As you might have guessed from my previous posts I love Vagrant and Gulp. I think those tools are awesome. They make my life much easier by either packing everything into a VM which I can destroy and recreate whenever things go south (Vagrant), or automating every little bit I need (Gulp). However, until recently, I didn't use them together. Vagrant was there to get my servers (mostly DB) up and running and Gulp was directly on my machine.
TL;DR; - skip down to Vagrant RSync Problems and Solutions and further Solutions.
Why file watchers and Vagrant don't like each other?
Well, it's not Vagrant directly, it's VMs in general.
jekyll serve or
meteor need to watch your file system in order to detect changes and start acting upon them. This works usually great. Usually meaning, until you want to run those tools inside a VM and access files stored directly on your machine. Vagrant does a lot of magic to keep your local folder in sync with the VM, but ultimately it chooses one of these types to sync the folders:
This is default when you are running Vagrant with a VirtualBox and it works great. They made this work when I couldn't really set it up in VirtualBox directly and something was breaking all the time. This is awesome and you probably rarely, if ever have problems with it. That is, until you try using
gulp-watch or similar from the VM to watch changes you are performing locally, as file watchers don't work in this configuration. So let's see what else Vagrant is offering.
The limitation for this is written right in the second paragraph:
Windows users: NFS folders do not work on Windows hosts. Vagrant will ignore your request for NFS synced folders on Windows.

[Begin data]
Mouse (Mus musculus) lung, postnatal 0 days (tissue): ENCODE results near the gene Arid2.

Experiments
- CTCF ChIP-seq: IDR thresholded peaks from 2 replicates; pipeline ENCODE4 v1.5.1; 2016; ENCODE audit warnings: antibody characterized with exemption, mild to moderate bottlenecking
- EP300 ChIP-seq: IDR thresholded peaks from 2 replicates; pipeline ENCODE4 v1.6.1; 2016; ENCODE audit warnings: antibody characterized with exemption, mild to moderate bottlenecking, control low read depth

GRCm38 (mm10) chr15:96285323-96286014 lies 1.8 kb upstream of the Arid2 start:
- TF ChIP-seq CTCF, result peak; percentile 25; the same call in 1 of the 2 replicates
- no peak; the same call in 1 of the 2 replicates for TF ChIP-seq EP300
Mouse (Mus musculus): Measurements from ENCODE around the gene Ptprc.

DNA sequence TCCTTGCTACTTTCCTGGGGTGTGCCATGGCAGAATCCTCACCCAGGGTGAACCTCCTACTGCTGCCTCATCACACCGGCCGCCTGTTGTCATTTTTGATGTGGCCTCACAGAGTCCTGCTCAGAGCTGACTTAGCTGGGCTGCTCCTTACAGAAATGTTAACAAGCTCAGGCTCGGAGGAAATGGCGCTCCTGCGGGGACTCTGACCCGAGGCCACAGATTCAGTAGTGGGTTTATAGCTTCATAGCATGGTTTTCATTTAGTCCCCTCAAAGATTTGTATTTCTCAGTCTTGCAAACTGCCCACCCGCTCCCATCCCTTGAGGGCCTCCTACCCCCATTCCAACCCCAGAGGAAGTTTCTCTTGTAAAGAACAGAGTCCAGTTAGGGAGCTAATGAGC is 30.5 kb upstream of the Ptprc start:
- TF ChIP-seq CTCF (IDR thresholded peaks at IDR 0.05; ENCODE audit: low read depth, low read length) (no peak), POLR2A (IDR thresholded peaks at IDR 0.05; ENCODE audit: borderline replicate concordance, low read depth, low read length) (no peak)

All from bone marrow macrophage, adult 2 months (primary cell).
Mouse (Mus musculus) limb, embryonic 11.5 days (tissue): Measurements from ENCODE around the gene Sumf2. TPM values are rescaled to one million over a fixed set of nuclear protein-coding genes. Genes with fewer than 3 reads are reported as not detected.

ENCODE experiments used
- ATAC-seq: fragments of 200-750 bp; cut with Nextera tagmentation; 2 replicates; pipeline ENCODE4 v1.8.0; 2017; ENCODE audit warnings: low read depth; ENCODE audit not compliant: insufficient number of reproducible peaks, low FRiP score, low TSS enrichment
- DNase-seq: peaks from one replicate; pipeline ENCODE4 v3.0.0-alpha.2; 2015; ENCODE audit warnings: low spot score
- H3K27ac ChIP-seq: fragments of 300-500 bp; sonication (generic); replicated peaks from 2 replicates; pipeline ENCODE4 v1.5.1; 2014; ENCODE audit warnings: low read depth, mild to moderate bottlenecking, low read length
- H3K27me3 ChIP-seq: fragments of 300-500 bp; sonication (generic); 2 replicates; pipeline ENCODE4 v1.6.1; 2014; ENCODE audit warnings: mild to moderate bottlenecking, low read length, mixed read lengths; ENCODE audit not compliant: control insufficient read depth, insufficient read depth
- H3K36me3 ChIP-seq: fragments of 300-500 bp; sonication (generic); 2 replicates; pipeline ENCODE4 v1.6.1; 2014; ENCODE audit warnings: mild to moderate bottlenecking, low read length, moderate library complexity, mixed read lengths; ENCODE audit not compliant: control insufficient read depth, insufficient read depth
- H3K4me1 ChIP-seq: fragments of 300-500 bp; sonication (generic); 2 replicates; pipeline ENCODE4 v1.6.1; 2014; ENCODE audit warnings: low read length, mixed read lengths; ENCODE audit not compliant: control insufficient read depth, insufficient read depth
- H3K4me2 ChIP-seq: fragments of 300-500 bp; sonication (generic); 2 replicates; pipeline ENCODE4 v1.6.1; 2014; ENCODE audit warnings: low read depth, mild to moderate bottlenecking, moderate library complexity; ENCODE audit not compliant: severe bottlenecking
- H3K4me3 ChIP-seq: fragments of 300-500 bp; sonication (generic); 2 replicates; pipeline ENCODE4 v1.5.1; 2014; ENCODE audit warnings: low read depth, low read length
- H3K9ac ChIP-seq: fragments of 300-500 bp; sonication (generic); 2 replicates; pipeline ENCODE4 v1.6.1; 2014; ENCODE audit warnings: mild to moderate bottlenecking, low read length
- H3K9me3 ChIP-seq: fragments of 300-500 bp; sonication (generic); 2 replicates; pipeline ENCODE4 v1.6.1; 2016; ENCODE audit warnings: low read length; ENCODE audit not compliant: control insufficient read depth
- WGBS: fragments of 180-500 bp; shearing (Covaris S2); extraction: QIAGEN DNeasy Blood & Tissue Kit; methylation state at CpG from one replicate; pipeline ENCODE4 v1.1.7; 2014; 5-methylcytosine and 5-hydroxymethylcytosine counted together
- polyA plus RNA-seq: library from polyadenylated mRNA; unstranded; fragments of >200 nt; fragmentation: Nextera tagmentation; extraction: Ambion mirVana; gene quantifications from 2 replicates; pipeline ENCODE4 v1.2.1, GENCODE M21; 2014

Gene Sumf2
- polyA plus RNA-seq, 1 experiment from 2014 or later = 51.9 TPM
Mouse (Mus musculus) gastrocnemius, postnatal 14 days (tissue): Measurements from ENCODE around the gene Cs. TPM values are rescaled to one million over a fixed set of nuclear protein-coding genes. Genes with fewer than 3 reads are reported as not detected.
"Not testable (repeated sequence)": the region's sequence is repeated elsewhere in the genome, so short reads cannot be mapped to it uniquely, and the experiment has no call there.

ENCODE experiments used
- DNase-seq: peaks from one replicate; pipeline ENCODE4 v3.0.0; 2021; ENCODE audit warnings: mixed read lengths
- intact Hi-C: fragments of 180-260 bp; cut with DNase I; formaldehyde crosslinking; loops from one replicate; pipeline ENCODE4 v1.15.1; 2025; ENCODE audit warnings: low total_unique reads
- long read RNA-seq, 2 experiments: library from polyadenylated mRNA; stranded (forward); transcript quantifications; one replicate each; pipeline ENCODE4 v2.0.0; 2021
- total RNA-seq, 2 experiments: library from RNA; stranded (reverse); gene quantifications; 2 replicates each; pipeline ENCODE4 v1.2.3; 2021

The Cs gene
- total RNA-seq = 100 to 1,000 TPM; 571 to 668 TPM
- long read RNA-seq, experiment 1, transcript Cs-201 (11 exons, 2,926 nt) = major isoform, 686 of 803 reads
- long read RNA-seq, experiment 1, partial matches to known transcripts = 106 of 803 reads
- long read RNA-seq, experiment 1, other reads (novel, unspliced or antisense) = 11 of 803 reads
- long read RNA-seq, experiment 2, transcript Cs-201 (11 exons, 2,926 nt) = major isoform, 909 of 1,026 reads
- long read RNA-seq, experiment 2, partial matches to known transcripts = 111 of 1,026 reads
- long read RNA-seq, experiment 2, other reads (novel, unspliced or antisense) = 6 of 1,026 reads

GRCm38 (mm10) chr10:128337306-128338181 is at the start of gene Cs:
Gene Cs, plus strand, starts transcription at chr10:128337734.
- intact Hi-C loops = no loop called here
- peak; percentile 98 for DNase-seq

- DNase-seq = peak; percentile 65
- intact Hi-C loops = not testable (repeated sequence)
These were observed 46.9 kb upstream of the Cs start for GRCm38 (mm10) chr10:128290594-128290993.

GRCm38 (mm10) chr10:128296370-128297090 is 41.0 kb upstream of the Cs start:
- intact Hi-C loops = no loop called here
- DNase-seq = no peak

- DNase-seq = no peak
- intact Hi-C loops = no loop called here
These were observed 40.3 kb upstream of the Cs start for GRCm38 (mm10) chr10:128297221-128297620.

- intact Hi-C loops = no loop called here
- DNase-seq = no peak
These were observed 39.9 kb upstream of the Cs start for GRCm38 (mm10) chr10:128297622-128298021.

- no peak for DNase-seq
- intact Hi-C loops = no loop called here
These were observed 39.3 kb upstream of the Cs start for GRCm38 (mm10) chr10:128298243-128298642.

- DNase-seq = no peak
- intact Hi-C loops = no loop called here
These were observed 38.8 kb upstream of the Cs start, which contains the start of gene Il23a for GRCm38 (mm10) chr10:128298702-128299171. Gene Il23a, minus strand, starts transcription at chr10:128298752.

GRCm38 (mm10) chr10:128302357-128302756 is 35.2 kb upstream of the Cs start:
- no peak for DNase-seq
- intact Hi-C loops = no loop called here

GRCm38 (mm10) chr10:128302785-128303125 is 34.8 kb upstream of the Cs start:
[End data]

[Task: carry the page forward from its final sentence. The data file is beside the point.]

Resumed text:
Although file watchers should be working with NFS, it kinda defeats the purpose. Since the reason I desperately want to get tools which need file watchers running inside Vagrant is, that those tools are probably written for Unix systems (those systems where NFS works), but not for Windows. Maybe you remember, there was a time when Meteor didn't work on Windows. This would have been the perfect way to get it to work, if NFS would be working.
This is a new one. I don't remember this being around, when I tried to get
gulp-watch working inside the VM. It seems to be like NFS for Windows:
Windows only! SMB is currently only supported when the host machine is Windows. The guest machine can be Windows or Linux.
This sounds like great news, but it gets more discouraging when you keep reading. At first they list all the requirements necessary on host and guest machines and in the end finish it up with this lines:
Because SMB is a relatively new synced folder type in Vagrant, it still has some rough edges. Hopefully, future versions of Vagrant will address these.
Still, this is something you probably want to give a try from time to time, until you find out it is working.
The last option, RSync. This isn't magic this is relatively dumb. You need to do everything by hand. First of all, you need to have